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Curly Lambeau's Geni Profile

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Earl "Curly" Louis Lambeau

Birthdate: (67)
Birthplace: Green Bay, Brown County, Wisconsin, United States
Death: June 1, 1965 (67)
Sturgeon Bay, Door County, Wisconsin, United States (Cardiac Arrest)
Place of Burial: Green Bay, Brown County, Wisconsin, United States
Immediate Family:

Son of Marcelline Marcel Lambeau and Mary Sara Latour
Ex-husband of Marguerite Marie Lambeau; Susan Copeland Johnson and Grace Olive Garland
Father of Donald Earl Lambeau
Brother of Raymond E Lambeau and Oliver D Lambeau

Occupation: Football Player, Founder of Green Bay Packers
Managed by: Private User
Last Updated:

About Curly Lambeau

Earl Louis "Curly" Lambeau (April 9, 1898 – June 1, 1965) was founder, player, and first coach of the Green Bay Packers professional American football team. He shares the distinction with rival George Halas of the Chicago Bears of coaching his team to the most NFL championships, with six.

East High School and Notre Dame

Lambeau was a standout multi-sport athlete at Green Bay East High School, and captain of its football team as a senior in 1917. Lambeau then played for legendary coach Knute Rockne at Notre Dame in 1918, making the Irish's varsity squad as a freshman, but a severe case of tonsillitis forced him to return home before his sophomore year.

Founding the Packers

Lambeau and George Whitney Calhoun formed the Green Bay Packers on August 11, 1919, while Lambeau was working as a shipping clerk at the Indian Packing Company. The Packers initially played teams from Wisconsin and Michigan's Upper Peninsula; however, the success of the team in 1919-20 quickly led to its joining of the National Football League in 1921.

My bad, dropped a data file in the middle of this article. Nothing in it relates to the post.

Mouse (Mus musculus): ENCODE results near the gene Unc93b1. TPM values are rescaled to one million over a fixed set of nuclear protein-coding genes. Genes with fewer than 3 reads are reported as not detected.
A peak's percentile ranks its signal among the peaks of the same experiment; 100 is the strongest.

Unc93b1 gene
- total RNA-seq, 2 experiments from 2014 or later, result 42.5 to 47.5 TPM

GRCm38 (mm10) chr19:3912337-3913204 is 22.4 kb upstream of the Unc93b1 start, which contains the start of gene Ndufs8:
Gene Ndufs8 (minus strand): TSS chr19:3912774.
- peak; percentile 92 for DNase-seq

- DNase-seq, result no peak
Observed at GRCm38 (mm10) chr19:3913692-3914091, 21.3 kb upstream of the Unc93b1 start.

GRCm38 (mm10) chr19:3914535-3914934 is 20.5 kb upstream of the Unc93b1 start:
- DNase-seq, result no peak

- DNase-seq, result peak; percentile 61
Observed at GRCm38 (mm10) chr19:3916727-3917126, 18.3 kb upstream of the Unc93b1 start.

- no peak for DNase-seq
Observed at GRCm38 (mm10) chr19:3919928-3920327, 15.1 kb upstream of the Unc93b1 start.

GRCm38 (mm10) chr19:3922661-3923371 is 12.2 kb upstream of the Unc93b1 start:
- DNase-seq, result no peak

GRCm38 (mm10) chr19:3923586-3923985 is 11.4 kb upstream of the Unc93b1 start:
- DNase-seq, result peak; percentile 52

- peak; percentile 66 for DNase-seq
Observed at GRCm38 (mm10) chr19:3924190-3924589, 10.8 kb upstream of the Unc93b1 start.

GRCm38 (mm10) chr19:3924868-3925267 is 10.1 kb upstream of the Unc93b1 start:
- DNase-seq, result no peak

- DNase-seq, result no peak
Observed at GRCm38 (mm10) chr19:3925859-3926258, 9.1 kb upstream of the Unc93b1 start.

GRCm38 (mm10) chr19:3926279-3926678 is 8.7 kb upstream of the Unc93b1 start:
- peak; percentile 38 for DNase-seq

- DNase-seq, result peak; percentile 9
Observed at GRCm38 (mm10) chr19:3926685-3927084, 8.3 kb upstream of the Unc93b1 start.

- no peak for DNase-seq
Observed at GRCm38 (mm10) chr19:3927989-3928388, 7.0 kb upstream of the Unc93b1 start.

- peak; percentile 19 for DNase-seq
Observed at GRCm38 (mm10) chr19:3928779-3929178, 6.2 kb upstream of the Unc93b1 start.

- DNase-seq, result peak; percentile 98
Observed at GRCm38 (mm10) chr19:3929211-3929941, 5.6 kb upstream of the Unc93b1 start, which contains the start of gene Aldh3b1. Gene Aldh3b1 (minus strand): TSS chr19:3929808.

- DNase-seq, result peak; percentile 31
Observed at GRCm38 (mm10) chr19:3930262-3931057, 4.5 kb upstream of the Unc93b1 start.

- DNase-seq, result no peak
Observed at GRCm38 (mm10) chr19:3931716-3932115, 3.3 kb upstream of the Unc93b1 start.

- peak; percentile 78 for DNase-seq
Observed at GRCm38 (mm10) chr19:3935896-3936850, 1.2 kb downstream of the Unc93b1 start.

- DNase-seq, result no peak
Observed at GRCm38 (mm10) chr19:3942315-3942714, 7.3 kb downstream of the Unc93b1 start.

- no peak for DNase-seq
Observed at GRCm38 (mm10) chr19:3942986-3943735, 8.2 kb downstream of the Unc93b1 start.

Playing career

Lambeau played for the Packers from 1919 to 1929. Although Lambeau played halfback, he was the player who took the snap from the center, as was common practice during that period. Lambeau threw the Packers' first official pass, first official touchdown pass, and kicked the Packers' first official field goal.

Personal life

Lambeau was married three times, first to Marguerite Van Kessel from 1919 ending in divorce with one son in 1934. His second wife Susan Johnson was a former Miss California. They were married from 1935 to 1940. He married Grace Garland in 1945 and was divorced in 1955.

Lambeau died of a heart attack in Sturgeon Bay, Wisconsin, while visiting a friend.


The Packers' stadium, Lambeau Field in Green Bay, is named after Curly Lambeau. The venue opened in 1957, informally called "New" City Stadium for its first eight years. It was renamed "Lambeau Field" in September 1965, three months after Lambeau's death.

Erected after the stadium's 2003 renovation, a 14-foot statue of Lambeau greets visitors.

Lambeau Street, in Green Bay's Packerland Industrial Park, is also named in his honor.

Among other things, Lambeau is credited with pioneering daily practices, forward pass in the NFL, and flying to road games.

Lambeau was elected to the Wisconsin Athletic Hall of Fame in 1961.

Lambeau was inducted into the Pro Football Hall of Fame's inaugural class in 1963.

Curly Lambeau was the founder, player, and first coach for the Green Bay Packers, a professional football team.

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Curly Lambeau's Timeline

April 9, 1898
Green Bay, Brown County, Wisconsin, United States
September 16, 1920
Age 22
Green Bay, Brown County, Wisconsin, United States
June 1, 1965
Age 67
Sturgeon Bay, Door County, Wisconsin, United States
Green Bay, Brown County, Wisconsin, United States